• Martina - not even interrupting her conversation with Julie, but somehow aware of Mike's derogatory comments - digs her elbow into his side.
  • Scott spluttered, earning himself a sharp dig in the ribs from Josh.
poke, prod, jab, stab, shove, push
2.1 informal A remark intended to mock or criticize: this was a cruel dig at Jenny
More example sentences
  • While criticising communal parties, he had a dig at the Congress, saying that people know the aims and objectives of communal forces.
  • His statement was a clear dig at the negative reaction to his claim last weekend that a gay clique in the Democratic Alliance was behind sexual harassment allegations against him.
  • I even had someone come up to me in the street and tell me I had let the country down, after TV commentators had a dig at me.
snide remark, cutting remark, jibe, jeer, taunt, sneer, insult, barb, insinuation
informal wisecrack, crack, put-down



dig up dirt

informal Discover and reveal damaging information about someone.
Example sentences
  • Why bother digging up dirt on anyone when someone is going to turn around and dig up darker and chunkier dirt in the next minute?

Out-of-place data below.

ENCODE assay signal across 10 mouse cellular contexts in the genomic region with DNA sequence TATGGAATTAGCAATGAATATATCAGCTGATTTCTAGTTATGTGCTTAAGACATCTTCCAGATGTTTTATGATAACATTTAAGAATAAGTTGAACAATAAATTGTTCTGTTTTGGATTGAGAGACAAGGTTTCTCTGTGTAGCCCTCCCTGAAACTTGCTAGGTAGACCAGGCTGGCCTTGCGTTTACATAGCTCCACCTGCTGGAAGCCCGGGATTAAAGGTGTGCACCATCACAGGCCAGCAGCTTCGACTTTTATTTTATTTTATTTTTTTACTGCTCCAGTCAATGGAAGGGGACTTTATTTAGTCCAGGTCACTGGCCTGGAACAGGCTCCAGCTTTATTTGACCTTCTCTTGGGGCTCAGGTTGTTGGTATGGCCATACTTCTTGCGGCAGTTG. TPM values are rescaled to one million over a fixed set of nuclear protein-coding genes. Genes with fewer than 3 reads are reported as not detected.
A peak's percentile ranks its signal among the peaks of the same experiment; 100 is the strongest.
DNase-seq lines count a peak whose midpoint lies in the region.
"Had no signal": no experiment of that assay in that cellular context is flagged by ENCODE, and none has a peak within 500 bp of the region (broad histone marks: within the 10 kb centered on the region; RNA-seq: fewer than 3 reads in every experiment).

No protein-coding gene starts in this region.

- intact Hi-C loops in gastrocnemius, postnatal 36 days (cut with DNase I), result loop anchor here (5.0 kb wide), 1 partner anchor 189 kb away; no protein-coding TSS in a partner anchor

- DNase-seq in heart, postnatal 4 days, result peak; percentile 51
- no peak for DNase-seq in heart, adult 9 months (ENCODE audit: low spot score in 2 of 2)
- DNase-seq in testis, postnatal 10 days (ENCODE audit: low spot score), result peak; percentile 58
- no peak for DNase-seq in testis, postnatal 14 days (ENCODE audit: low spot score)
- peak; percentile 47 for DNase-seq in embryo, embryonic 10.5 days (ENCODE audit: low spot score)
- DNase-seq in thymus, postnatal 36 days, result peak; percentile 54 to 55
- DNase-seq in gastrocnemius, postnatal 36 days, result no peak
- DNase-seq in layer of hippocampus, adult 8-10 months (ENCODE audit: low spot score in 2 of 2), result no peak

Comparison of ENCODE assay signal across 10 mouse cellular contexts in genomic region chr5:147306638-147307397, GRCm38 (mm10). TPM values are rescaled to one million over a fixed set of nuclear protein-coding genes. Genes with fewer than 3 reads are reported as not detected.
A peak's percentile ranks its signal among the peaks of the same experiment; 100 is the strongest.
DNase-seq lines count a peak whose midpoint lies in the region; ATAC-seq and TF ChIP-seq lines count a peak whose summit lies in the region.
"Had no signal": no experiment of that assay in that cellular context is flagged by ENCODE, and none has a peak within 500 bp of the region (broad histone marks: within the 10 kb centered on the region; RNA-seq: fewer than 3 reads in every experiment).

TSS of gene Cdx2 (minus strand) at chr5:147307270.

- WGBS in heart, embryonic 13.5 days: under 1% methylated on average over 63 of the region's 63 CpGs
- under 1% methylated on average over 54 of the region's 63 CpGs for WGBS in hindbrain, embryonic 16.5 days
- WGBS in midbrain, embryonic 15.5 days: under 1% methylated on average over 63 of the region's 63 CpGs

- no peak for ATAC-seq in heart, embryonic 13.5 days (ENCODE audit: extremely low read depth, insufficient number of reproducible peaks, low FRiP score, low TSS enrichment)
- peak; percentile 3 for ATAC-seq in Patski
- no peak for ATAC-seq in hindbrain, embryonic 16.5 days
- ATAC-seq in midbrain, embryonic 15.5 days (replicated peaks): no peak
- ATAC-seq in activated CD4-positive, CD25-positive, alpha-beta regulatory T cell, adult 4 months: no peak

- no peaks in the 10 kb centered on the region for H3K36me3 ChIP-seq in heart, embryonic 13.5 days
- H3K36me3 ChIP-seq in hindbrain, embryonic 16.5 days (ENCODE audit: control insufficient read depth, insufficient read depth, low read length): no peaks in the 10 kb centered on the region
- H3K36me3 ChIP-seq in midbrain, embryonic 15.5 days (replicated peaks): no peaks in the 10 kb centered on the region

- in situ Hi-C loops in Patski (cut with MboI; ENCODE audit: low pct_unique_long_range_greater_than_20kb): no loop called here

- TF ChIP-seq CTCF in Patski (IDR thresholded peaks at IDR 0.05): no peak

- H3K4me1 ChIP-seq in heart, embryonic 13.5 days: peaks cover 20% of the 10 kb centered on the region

• People are always trying to dig up dirt, but there's really nothing to hide - we have a very good, friendly relationship.
  • He hired a private eye to dig up dirt on this mother.

dig oneself into a hole (or dig a hole for oneself)

Get oneself into an awkward or restrictive situation.
Example sentences
  • We Texans have a saying: ‘When you find you've dug yourself into a hole, the very first thing to do is quit digging.’
  • He said he panicked because he was on probation and told the jury he had dug a hole for himself and that was why he wanted to tell the truth and come clean.
  • And we are further digging ourselves into a hole by endorsing the use of police interrogation methods that experts throughout the world know don't work.

dig in one's heels

Resist stubbornly; refuse to give in: he has dug in his heels and refuses to leave
More example sentences